Fu Manchu Stay Cool In Music's Current Clime

Orange County, Calif., band continues to mine '70s culture with sixth disc.

Talking too much about Fu Manchu's King of the Road is like having to explain a joke. Either you get the group's affinity for carpet-decked, '70s make-out vans or you don't.

"From the title of the record to the artwork to the songs, we don't need to [explain] anything," singer and guitarist Scott Hill said. "It's a straight-ahead rock record — a lot of car references, vans, motorcycles, skateboarding."

Hill approaches his band's music with the eagerness of an older brother excited to teach the youngsters about comic books or building model cars. He's happy to reach out to fans who think King is Fu Manchu's first album or who missed them on previous outings.

King of the Road (RealAudio excerpt of title track), released in February, is actually the Orange County band's sixth album. The 11-song disc puts Fu Manchu front and center in the current crop of stoner-rock bands that also includes Monster Magnet and Queens of the Stone Age.

The band — Hill, Brad Davis (bass), Bob Balch (lead guitar) and Brand Bjork (drums) — refined its artistic sensibilities in a time when cell phones were just a dream and CB radios were a symbol of the cutting edge.

"I just thank God for the time when I grew up," Hill, 32, said. "Just compare cars then to nowadays. ... They were much better, bigger cars — more metal."

"You have to keep an open mind toward new things," said Bjork, 27, former drummer for Queens of the Stone Age precursors Kyuss. "When you define something as cool, back in the day — our definition of cool hasn't changed."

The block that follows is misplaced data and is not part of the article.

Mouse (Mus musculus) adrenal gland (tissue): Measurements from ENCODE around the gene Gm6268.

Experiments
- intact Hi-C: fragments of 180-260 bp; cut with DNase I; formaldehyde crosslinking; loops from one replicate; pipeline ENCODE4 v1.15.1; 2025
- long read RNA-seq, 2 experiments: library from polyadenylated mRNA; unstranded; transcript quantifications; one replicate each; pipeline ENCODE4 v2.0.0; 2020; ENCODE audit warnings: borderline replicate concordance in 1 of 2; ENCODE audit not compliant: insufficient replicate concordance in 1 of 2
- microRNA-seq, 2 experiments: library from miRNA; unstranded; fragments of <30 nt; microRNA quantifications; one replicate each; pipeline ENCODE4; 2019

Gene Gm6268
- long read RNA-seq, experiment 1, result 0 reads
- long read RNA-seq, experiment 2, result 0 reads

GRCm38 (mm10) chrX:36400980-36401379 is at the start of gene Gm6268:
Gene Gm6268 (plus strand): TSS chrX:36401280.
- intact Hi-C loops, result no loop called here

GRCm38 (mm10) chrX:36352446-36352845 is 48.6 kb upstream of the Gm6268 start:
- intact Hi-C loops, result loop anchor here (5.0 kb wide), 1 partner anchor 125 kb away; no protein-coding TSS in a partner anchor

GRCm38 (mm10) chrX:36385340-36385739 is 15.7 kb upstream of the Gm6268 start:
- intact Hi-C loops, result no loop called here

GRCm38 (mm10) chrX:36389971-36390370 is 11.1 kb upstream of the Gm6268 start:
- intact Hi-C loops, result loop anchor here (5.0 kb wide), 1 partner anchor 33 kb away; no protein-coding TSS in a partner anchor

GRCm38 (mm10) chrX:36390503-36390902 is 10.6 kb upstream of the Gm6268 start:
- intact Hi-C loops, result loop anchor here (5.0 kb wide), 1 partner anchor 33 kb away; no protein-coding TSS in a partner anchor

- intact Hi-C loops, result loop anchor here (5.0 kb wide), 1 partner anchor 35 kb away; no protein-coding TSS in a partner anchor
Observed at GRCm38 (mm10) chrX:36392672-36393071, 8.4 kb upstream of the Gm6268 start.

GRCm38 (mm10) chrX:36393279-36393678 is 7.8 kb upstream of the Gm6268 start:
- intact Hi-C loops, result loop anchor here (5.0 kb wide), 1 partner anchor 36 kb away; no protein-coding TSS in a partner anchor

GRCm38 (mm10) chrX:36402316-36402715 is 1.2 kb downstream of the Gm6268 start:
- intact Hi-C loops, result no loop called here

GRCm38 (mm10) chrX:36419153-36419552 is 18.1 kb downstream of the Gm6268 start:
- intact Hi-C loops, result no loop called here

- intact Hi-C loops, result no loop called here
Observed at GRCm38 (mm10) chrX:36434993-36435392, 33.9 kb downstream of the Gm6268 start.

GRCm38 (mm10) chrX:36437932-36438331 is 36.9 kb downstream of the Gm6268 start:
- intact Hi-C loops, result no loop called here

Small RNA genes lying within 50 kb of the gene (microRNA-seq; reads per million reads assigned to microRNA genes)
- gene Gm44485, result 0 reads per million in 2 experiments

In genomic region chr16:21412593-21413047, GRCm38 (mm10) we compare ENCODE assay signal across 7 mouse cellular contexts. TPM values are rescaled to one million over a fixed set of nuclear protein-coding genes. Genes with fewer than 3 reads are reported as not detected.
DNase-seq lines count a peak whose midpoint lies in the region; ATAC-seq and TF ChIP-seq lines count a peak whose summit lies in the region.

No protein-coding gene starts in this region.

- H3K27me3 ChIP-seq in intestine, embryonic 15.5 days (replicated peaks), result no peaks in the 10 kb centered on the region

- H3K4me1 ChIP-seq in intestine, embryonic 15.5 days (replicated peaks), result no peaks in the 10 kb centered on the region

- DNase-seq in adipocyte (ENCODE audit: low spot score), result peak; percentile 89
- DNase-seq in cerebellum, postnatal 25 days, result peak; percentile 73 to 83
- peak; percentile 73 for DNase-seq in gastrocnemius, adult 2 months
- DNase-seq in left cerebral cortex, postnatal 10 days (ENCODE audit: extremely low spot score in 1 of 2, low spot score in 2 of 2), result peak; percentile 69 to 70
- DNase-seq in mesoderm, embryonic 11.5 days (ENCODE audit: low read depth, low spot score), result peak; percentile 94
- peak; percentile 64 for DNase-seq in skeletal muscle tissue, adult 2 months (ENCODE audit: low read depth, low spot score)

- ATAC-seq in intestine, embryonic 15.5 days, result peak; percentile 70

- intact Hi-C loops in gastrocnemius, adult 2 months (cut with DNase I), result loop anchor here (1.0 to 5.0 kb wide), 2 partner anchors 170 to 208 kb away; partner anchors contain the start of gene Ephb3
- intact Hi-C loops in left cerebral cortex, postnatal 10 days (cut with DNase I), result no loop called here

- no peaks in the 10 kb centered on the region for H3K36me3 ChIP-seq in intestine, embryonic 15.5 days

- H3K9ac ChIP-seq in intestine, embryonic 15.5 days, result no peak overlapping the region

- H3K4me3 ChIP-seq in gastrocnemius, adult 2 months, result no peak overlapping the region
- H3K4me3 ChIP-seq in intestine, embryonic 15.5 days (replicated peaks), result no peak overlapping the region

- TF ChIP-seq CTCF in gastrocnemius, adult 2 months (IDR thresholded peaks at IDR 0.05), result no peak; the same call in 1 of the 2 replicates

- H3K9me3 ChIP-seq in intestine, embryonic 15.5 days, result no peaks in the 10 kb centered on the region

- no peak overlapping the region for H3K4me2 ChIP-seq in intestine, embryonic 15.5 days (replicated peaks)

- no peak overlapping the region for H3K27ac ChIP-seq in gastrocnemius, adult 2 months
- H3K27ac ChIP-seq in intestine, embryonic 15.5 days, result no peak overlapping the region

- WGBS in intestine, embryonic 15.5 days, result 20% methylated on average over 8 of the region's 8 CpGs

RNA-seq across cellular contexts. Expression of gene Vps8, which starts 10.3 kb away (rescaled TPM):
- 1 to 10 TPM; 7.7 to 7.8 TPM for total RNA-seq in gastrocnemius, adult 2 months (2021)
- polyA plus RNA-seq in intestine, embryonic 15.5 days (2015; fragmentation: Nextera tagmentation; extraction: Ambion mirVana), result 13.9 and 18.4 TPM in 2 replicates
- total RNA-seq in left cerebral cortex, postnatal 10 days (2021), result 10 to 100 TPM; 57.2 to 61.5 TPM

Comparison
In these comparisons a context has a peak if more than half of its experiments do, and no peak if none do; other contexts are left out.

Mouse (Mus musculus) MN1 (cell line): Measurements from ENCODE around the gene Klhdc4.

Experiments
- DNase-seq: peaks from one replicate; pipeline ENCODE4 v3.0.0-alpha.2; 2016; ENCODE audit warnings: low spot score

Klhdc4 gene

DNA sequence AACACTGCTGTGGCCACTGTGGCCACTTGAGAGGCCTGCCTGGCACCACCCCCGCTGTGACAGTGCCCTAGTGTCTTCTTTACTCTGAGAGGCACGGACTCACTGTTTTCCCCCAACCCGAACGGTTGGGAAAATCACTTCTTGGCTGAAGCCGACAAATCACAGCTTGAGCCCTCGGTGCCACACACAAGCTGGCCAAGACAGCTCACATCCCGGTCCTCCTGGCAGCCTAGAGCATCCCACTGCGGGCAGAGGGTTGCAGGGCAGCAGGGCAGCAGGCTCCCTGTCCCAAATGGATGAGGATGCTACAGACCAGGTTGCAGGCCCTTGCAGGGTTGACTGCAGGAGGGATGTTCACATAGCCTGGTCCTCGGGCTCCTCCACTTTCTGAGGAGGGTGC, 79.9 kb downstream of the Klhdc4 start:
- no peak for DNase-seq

That's clear from King of the Road's lead track. "Hell on Wheels" (RealAudio excerpt) fades in with chunky fuzz guitar reminiscent of Black Sabbath before cresting and tumbling down into an homage to the open road. The song is virtually nothing but bottom-end bass and kick drum, chugging like a Camaro cruising the strip on Friday night.

Small wonder the band likes to stomp through Blue Öyster Cult's "Godzilla" in concert.

Retro-themed cuts such as "Boogie Van" (RealAudio excerpt), "Weird Beard" and "Hotdoggin' " also help flesh out the image of a California sunshine era gone by.

Fu Manchu's lineup has been in place for four years, and King of the Road reflects a new cohesiveness, Hill said. This time out, the whole band took a role in production, and everyone contributed to songwriting.

When Hill talks about putting the disc together, he's laid-back, like someone frozen in time during his high school buddy days.

"We all get along good," he said. "Everyone's into the same stuff. You know, it was cool."

Today's high school kids have a much broader definition of musical "cool" than in Hill's day — one that includes not only metal, but also hip-hop acts such as Dr. Dre and hybrid acts such as Kid Rock and Rage Against the Machine.

You might think they would reject the vintage aesthetic of a band like Fu Manchu, but their open-mindedness deems retro rock cool, too, Bjork said, as the band saw firsthand on a recent tour with modern metal outfit Sevendust.

"We get a chance to do 35 minutes of our taste of rock, and after the show, we've got kids coming up to us going, 'Man, you guys are cool,' " Bjork said. "I get some vibes from kids that they're ashamed they were into Korn at one time and they want to get into us. That's cool. It doesn't matter, you can be into whatever you want to be into."